11. Peninsula golf course got preliminary approval to be constructed on January 28th, 1926. To be funded by Swift and Co. Course to be sited btwn. Derby and Union avenue between the approaches to the Interstate bridge. As far as I can tell they had it up and running by July of the following year. 18 holes etc. If I remember right it didn’t make it out of the 30’s.

  12. can’t tell if this is all hashed out but this looks a lot like the intersection of interstate and MLK. Yes Vancouver is in the photo but faintly in the top left. What looks like the shape of the slough is actually the edge of delta park.

    if you look there is not much water in that slough, and it actually matches the shape of delta park bumping up agains the walmart that is down there now. There is also that little water way which is next to I5 and the parks and rec storage yard today. You can also faintly see the actual slough in the distance as there is a bridge you can see in the top left where vancouver crosses it. The street in the lower left is marine drive. Here is a snap shot today with lines indicating the bridge, water, delta park edge:

  13. Bruce: I puzzled about the rails for awhile too but then I remembered “Fares, Please,” John T. Labbe’s book about Portland’s old streetcar/interurban system. It’s been awhile since I read it, but I’m pretty sure those tracks along the right-hand road are probably from the interurban that used to run between Portland and Vancouver. While most of the interurbans were out of business by 1930, this one could still have been in use in 1926. Or, even if it had stopped running, perhaps they simply hadn’t ripped up the tracks yet.

  14. @ bruce: No, the rails did not follow Union at that point. The rails left Union and traveled over the slough and then the Columbia River to Hayden Island on their own right-of-way and on their own trestle a bit upstream from the auto bridge. The rails in this area followed the Denver approach. See this 1933 map. It clearly shows no rails along Union north of the slough as they are off to the east on their own right-of-way, and it shows rails along Denver up to its intersection with Union where it then veers off to the stockyards.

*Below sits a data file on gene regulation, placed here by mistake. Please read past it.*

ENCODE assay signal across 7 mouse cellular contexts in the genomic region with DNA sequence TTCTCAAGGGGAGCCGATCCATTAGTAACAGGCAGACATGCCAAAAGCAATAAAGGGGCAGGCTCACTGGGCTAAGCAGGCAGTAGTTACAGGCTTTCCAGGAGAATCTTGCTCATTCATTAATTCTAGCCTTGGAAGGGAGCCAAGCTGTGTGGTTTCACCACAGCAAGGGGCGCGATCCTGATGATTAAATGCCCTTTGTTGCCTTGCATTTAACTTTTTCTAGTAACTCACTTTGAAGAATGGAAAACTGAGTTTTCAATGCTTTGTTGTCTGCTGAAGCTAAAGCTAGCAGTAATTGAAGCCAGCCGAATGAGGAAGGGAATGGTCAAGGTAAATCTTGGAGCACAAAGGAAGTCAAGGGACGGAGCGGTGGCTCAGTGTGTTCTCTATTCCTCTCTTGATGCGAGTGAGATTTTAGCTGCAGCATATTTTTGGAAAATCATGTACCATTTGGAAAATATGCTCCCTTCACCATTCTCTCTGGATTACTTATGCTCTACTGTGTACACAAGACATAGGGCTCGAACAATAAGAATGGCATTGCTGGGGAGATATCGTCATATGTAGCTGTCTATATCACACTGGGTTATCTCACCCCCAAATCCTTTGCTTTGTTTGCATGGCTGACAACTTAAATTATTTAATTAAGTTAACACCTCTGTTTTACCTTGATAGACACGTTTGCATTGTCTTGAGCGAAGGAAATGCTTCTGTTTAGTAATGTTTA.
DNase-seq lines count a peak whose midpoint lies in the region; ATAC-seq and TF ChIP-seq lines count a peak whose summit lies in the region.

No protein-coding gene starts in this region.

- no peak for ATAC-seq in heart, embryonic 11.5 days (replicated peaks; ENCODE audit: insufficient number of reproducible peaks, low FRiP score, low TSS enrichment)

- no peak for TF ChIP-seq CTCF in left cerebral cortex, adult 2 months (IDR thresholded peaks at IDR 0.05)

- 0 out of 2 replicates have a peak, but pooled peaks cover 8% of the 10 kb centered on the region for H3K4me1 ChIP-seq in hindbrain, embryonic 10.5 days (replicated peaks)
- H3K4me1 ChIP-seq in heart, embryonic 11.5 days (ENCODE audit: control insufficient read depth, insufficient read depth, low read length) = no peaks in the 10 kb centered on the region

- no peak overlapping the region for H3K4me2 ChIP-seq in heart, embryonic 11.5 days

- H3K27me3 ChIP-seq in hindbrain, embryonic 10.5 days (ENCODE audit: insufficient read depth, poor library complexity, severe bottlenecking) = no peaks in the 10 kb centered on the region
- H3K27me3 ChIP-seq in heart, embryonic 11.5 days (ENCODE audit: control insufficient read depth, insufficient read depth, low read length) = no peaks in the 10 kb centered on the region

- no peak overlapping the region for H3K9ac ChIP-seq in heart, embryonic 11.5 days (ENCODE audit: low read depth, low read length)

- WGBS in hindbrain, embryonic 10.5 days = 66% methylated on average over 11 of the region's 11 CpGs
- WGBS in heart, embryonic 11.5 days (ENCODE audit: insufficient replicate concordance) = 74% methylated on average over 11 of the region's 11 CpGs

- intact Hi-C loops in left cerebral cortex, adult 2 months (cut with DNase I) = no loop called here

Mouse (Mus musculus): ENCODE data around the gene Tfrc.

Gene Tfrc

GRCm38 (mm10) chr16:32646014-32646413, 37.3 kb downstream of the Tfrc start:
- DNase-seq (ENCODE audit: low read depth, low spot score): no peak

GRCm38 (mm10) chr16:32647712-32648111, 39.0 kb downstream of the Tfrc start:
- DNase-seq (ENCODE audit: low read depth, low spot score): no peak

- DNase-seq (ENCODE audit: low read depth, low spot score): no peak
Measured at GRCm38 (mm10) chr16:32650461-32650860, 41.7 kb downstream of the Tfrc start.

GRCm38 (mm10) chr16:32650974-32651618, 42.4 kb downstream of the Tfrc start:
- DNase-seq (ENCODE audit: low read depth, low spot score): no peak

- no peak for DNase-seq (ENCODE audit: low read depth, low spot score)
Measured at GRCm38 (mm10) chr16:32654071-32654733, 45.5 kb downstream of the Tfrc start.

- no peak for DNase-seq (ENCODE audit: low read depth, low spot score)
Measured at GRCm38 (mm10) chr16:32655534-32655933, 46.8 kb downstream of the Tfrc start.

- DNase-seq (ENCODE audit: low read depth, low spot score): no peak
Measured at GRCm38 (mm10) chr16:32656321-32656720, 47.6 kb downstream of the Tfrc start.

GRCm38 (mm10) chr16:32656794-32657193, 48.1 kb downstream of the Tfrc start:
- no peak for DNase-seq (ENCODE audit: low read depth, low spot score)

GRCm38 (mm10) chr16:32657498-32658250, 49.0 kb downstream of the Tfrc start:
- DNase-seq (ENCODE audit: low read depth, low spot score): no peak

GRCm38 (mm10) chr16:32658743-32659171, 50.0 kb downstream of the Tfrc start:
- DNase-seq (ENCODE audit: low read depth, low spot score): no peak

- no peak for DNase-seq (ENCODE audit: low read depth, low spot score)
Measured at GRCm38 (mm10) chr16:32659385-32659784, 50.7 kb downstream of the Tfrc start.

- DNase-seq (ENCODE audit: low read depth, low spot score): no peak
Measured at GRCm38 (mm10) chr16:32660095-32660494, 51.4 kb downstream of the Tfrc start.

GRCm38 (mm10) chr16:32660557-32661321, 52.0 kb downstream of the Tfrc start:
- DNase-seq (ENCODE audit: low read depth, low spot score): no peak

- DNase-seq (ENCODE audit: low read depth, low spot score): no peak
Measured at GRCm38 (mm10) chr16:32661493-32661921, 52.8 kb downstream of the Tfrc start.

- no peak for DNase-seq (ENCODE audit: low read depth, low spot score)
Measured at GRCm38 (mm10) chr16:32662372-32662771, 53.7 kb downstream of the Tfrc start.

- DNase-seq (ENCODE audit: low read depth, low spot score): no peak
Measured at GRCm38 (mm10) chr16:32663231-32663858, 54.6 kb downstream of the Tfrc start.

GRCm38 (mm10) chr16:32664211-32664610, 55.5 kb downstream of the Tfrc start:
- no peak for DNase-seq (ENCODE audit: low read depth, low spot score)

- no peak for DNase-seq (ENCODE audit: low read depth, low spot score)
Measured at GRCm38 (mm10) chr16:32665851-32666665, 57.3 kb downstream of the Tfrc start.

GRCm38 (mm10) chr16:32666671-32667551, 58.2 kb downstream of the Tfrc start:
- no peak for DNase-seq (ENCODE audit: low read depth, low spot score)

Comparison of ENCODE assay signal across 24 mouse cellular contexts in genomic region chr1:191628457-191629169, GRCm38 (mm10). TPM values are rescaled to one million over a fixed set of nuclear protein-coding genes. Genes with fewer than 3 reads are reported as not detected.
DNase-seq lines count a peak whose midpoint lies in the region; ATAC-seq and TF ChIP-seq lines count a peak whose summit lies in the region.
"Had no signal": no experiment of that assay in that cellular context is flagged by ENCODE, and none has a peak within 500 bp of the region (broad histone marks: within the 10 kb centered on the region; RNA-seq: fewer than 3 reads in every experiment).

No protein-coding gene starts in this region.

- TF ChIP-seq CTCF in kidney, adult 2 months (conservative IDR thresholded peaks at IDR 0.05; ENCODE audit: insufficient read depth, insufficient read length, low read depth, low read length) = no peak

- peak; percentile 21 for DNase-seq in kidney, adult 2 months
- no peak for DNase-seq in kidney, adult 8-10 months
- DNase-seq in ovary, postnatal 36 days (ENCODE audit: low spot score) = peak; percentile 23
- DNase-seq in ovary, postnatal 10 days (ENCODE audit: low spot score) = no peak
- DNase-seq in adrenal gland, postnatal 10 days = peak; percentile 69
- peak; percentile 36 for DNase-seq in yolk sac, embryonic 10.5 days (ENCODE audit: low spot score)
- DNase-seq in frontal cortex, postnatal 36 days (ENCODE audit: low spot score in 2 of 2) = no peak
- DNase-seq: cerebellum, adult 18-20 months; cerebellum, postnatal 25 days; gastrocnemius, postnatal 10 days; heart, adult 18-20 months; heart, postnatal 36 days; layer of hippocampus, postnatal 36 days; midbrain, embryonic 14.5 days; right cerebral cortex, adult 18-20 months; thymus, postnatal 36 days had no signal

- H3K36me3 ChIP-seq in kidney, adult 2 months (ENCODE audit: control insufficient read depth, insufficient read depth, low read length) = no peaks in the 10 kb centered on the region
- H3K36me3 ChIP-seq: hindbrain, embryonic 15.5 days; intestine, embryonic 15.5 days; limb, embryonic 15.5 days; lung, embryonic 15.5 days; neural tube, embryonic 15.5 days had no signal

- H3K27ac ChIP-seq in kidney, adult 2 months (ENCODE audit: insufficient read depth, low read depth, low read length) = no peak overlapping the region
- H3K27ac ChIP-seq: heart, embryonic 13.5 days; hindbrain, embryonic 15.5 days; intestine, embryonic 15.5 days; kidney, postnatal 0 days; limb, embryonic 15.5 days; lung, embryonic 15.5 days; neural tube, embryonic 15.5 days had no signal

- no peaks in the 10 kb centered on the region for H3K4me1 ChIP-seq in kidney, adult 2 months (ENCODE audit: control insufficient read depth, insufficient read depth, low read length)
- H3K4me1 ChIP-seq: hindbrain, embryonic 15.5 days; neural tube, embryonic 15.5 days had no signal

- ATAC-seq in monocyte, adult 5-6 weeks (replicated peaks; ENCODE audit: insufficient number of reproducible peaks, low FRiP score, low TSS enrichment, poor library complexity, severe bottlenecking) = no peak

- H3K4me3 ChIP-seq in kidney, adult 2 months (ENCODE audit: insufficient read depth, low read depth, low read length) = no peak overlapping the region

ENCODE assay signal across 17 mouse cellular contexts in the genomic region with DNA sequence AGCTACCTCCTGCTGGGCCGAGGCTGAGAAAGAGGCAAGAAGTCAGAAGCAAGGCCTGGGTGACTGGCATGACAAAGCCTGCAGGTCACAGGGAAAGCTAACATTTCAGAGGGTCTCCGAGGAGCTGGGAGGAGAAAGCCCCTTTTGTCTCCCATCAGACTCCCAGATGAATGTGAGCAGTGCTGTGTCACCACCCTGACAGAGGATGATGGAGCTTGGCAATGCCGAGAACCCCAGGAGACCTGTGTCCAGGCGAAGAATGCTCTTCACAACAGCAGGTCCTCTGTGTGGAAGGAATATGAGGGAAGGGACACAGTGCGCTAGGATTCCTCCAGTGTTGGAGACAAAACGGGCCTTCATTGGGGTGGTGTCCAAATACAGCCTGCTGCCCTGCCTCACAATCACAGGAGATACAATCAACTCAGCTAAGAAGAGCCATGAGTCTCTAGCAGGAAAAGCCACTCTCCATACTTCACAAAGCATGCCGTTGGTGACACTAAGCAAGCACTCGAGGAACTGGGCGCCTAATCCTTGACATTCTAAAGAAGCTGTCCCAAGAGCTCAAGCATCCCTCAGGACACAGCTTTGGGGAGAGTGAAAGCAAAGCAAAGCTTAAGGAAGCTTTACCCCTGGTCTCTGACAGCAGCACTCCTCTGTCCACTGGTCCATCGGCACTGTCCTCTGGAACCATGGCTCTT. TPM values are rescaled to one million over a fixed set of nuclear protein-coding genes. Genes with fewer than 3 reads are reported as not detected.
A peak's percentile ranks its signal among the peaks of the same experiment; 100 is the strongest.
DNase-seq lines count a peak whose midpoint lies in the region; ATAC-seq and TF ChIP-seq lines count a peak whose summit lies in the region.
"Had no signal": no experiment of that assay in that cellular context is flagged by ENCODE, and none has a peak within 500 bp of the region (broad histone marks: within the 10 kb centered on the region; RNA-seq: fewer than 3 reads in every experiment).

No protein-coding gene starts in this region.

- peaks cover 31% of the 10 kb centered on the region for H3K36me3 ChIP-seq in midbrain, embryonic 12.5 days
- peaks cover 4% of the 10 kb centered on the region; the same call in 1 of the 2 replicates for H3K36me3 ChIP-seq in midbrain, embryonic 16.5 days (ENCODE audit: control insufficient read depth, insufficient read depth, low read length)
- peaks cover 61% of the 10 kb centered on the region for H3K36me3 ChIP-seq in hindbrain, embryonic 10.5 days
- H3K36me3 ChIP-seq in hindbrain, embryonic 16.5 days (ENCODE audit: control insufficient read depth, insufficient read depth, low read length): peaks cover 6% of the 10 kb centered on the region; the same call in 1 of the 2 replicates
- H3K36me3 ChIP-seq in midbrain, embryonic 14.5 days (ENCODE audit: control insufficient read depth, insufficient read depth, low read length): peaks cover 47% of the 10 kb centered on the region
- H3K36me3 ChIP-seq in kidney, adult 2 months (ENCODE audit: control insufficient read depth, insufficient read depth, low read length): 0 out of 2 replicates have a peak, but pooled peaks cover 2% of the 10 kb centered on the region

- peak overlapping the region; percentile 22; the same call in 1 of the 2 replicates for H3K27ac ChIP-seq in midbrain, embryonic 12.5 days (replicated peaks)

15. John Killen, see the map I linked to. The interurban to Vancouver ran on its own right-of-way north of the slough. You can still see it in places today and you can still see in the sattelite view of Googe Maps the base of the trestle path across to Hayden Island.

    Here is a link to a view that shows both. The green path that intersects Marine Dr. next to the Faloma Market was the right-of-way. If you follow it out into the river you can still see the base above which the trestle followed poking above the water level in places.

  16. Brian: Thanks. Looks like you are right about the streetcar line to Vancouver having its own right of way. Based on the 1933 map you provided, the line that ran along Denver/Interstate appears to veer west right after the intersection we’ve been discussing. I wonder if it was built to get people to the Jantzen Beach Amusement Park, which opened in 1928.

  17. rumbleshish351: Thanks for the link to the photo of the bridges! The long diagonal one is the streetcar trestle I mentioned above, the base of which can still be seen in the river. If you read through the article in the link rumblefish351 provided there is a lot of info on, and photos of, that streetcar line and the bridge, including photos from today of the still visible remnants. Great find!